How to Stop a Suicide

First, drink six beers and smoke three joints. Since it’s a Saturday night in the 1970s and you’re in college, this is what you’re supposed to do. Be delighted that by midnight, your room is packed. Like you, everyone has been consuming various substances, which makes such things as the guy playing air-harmonica to a J. Geils record extra funny. One girl’s eyes still look like saucers even though it’s been seven hours since she started tripping. In fact, drugs of all kinds are so common around here that when you run into your friend Lynn in the hall and she says, “I think my sister just swallowed a bunch of pills,” at first you don’t get it.

Focus on her face. Note that her eyes are scared, her skin pale, as she says, “She was in the bathroom stall for a long time and wouldn’t come out. I heard her doing something. She had all of Marty’s leftover medicine, his Percodans. I think she swallowed them all.”

Stare at her as you try to figure out what to say. All you can manage is, “Holy shit.”

Continue to stand there stupidly as she looks toward her room at the end of the hall and then turns back to you, saying, “Will you help me?”

Even though your heart thunks, say, “Yeah, okay, sure.” Try to walk straight as you follow her.

In Lynn’s room, observe her 17-year-old sister lying in her makeshift bed on the floor, dressed in her pajamas, the blankets pulled up to her chin, looking as peaceful as a five-year-old who’s been tucked in for the night. Think back to when she arrived for her weekend visit yesterday, how normal she seemed for someone whose boyfriend died of cancer two weeks ago. Watch Lynn kneel next to her now and say, “Cindy.” This is your name too, a coincidence that’s no longer amusing. “Cindy,” Lynn says again, louder this time, her voice panicky. Wait forever before Cindy lets out a long breath and, without opening her eyes, mutters, “I’m going to be with Marty now.”

Go cold all over. Lock your eyes onto Lynn’s as she looks up at you, her head right next to her sister’s. Notice that they have the same ash-blond hair and thin lips, the same heart-shaped face. Feel them sinking together. Although the room is spinning and you can’t think, understand that you have to act. Focus on Lynn’s helpless eyes and tell her, “We should call an ambulance.”

When she says “Okay” in a voice that quavers like a child’s, accept the responsibility she has given you and hope you don’t fuck it up.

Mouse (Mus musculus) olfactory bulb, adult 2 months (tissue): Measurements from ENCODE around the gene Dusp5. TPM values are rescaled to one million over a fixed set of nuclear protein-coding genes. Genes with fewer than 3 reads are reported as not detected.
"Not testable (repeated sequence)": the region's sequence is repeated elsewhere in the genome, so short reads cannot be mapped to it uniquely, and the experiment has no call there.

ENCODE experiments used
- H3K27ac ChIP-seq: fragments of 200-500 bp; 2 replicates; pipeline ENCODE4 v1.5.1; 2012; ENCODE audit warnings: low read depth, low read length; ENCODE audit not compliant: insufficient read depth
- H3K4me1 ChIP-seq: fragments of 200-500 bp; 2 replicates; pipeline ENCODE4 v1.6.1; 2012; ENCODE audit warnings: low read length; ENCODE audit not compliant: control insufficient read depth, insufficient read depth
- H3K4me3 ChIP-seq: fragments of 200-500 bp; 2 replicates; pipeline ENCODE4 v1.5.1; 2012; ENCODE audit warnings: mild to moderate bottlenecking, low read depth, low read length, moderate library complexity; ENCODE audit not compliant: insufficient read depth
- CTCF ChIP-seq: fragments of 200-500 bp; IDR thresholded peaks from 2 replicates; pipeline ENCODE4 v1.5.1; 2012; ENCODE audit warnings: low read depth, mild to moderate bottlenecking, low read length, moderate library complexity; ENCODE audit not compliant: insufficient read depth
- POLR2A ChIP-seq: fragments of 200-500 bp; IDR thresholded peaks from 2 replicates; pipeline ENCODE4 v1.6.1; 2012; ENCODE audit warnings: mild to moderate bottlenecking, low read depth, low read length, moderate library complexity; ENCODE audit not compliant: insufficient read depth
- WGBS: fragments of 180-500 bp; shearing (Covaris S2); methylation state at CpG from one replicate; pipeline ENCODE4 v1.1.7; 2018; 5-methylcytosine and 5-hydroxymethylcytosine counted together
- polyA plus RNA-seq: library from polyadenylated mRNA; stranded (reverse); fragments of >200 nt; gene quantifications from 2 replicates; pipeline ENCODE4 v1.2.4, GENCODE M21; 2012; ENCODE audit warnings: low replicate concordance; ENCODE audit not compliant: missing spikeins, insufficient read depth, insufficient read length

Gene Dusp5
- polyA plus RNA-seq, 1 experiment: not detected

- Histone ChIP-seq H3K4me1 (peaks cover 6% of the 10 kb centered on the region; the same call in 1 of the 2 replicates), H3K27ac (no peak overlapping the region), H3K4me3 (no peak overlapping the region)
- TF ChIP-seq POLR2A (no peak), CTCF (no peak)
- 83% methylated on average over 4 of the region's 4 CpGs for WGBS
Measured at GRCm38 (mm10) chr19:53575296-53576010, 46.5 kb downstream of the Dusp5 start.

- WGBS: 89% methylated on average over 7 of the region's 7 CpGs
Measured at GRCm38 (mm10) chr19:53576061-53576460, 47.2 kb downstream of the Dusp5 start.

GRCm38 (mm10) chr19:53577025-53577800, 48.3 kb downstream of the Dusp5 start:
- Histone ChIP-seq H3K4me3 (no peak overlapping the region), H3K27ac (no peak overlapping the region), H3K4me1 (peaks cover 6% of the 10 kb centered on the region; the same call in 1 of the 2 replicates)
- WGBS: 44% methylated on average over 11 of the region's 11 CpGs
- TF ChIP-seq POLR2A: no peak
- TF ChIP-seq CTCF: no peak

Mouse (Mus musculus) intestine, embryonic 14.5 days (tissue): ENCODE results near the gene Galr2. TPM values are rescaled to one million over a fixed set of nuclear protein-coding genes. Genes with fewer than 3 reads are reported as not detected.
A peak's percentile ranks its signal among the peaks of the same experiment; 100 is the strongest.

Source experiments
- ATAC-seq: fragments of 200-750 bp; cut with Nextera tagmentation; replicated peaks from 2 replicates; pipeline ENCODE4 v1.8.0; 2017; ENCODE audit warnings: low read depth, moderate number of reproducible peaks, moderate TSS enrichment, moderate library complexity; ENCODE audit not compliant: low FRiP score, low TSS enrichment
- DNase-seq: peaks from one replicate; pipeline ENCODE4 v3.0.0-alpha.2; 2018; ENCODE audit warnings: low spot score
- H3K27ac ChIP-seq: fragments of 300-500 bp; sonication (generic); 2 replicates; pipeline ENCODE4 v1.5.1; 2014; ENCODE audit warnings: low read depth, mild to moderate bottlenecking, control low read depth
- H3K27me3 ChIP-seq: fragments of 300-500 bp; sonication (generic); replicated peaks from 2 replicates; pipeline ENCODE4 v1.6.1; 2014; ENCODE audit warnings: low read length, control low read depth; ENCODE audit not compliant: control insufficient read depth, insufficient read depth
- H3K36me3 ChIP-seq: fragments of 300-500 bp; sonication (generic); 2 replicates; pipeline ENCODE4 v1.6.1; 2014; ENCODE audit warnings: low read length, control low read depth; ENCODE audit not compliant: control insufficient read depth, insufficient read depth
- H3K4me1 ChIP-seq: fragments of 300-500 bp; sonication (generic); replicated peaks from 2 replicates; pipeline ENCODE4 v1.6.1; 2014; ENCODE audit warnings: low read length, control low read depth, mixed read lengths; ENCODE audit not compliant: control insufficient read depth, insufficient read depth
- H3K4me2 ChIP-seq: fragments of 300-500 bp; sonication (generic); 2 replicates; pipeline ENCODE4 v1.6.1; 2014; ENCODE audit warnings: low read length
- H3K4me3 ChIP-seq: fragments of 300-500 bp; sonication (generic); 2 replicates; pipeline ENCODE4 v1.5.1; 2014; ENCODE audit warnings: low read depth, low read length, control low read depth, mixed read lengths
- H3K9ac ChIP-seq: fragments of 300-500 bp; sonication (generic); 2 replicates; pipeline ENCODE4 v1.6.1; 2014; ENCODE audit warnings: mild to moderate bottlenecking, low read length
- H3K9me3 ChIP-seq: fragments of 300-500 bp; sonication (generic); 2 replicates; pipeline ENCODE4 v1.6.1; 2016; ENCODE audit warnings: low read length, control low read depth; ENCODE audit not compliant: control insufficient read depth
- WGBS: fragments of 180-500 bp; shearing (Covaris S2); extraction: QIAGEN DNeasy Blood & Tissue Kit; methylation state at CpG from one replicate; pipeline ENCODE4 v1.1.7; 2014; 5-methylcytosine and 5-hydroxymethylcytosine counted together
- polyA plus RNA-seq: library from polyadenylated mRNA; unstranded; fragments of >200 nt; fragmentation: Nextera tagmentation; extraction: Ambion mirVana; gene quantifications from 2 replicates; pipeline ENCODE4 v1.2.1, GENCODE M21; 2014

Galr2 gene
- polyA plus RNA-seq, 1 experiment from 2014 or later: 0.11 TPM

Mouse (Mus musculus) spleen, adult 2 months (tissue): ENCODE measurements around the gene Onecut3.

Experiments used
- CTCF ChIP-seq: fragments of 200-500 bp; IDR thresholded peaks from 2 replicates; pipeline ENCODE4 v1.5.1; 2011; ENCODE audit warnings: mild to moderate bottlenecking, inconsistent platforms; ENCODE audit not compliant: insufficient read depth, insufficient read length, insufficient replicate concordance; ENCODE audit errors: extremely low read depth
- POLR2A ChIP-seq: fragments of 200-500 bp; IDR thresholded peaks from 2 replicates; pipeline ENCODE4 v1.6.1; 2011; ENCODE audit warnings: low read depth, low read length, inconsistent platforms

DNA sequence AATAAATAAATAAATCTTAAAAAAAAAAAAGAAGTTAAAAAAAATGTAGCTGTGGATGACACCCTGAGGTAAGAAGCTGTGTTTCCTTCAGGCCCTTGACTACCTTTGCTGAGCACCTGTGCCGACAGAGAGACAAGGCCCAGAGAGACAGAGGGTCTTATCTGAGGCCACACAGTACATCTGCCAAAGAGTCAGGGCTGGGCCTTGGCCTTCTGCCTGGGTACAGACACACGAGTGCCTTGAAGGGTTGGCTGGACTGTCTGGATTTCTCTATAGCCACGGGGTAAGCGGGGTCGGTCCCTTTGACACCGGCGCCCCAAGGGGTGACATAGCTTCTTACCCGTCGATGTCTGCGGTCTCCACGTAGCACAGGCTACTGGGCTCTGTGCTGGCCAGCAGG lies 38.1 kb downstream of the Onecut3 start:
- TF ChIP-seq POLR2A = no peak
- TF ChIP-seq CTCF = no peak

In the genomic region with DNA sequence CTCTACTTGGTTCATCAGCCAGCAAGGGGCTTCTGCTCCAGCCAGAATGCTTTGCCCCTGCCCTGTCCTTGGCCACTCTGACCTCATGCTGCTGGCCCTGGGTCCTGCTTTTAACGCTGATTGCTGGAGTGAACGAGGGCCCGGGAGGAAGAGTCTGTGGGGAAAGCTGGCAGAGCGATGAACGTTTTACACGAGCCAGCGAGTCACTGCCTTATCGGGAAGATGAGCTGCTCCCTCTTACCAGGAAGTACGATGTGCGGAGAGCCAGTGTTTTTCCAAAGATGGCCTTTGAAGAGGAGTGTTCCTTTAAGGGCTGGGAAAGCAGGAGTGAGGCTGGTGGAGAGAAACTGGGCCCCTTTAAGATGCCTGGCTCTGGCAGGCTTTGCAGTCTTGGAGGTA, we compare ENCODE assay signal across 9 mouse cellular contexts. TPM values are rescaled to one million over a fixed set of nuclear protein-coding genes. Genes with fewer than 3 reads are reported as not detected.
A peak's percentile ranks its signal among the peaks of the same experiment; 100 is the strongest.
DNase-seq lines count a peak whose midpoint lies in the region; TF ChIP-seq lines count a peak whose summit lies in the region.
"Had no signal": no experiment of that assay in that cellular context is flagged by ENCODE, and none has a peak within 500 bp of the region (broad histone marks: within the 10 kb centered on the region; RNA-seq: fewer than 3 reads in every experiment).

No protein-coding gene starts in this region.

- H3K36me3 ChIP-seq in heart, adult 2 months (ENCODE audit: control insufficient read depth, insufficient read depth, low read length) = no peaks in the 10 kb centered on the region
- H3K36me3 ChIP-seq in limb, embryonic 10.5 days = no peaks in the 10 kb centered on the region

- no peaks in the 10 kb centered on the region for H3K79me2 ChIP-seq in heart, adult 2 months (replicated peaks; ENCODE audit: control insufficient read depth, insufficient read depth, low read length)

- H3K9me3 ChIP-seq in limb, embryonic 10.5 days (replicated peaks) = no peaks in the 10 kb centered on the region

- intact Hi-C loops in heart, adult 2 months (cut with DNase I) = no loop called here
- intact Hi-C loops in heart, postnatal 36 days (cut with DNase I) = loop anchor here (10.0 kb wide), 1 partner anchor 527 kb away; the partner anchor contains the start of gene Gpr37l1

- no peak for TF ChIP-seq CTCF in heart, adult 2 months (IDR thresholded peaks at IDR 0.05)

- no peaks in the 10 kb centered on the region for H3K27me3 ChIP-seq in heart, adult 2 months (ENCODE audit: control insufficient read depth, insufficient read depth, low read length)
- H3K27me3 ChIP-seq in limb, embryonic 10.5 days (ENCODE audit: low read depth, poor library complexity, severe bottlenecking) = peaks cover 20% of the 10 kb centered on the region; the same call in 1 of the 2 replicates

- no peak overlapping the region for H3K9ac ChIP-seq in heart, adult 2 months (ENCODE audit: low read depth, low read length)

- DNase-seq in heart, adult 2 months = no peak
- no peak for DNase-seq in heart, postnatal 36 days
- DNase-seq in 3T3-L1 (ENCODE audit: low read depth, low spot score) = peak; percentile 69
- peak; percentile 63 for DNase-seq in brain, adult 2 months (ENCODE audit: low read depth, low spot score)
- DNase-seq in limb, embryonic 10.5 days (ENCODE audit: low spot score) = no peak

Lift the receiver off the wall phone and will the numbers to hold still as you dial 9-1-1. Count the rings while at the same time noticing that you seem to have left your body, that you’re hovering above the action and watching from a safe distance. When the operator’s voice jolts you back to yourself, regret the loss of this brief bodily escape; immediately feel guilty for wanting anything right now. “What is the emergency?” the operator asks. Hear yourself slur about a possible OD, and silently curse your numb lips and heavy tongue. As you hang up the phone, pray that the operator doesn’t send the police.

While you wait for the ambulance, help Lynn try to keep her sister awake. Get down there on the floor, put your hands on Cindy’s shoulder, her arm, and say, “Don’t go to sleep” over and over. Notice how limp she is, how unresponsive, and wonder if she has crossed some threshold. In the distance you can hear the siren. As it gets closer, feel relief flood you, even though you’re not entitled to it yet.

Hurry down the hall—palm the cinderblock wall for balance—and then down the dorm’s stairs. Chant to yourself, Don’t fall. Arrive at the front door as two paramedics burst through it with their stretcher, a walkie-talkie squawking. When you tell them to follow you, try to leave some space between yourself and them so they can’t smell what you’ve been up to. Calmly but quickly lead them up the two flights to where the girl might be dying. Your friends and fellow partiers have formed a small crowd outside Lynn’s room; glance at their fear-filled faces and ask them to clear the way.